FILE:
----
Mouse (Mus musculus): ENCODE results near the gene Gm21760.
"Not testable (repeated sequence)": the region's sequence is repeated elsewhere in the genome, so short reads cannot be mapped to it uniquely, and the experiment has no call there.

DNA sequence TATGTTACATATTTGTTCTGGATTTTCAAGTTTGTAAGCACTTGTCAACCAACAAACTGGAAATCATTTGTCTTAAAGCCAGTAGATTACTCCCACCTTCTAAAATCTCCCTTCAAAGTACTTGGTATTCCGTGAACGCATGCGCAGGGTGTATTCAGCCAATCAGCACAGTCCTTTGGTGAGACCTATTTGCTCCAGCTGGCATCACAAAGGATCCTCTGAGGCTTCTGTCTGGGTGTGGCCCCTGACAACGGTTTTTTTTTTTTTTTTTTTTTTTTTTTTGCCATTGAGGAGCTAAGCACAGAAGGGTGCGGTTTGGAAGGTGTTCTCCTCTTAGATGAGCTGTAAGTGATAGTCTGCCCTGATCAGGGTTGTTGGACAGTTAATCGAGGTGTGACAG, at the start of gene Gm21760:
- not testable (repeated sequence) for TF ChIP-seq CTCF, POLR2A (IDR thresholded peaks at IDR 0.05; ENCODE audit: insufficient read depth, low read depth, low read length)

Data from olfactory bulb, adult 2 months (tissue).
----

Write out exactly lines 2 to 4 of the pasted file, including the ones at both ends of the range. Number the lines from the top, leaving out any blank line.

"Not testable (repeated sequence)": the region's sequence is repeated elsewhere in the genome, so short reads cannot be mapped to it uniquely, and the experiment has no call there.

DNA sequence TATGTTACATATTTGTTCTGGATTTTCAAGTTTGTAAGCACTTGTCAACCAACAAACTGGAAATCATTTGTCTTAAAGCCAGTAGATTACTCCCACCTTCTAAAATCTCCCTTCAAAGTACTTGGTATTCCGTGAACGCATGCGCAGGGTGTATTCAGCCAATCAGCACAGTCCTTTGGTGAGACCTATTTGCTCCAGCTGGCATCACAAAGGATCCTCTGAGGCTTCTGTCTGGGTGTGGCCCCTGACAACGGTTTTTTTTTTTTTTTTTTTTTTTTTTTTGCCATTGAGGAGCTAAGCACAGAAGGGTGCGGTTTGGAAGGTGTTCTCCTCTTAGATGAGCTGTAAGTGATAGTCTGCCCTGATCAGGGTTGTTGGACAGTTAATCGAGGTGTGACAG, at the start of gene Gm21760:
- not testable (repeated sequence) for TF ChIP-seq CTCF, POLR2A (IDR thresholded peaks at IDR 0.05; ENCODE audit: insufficient read depth, low read depth, low read length)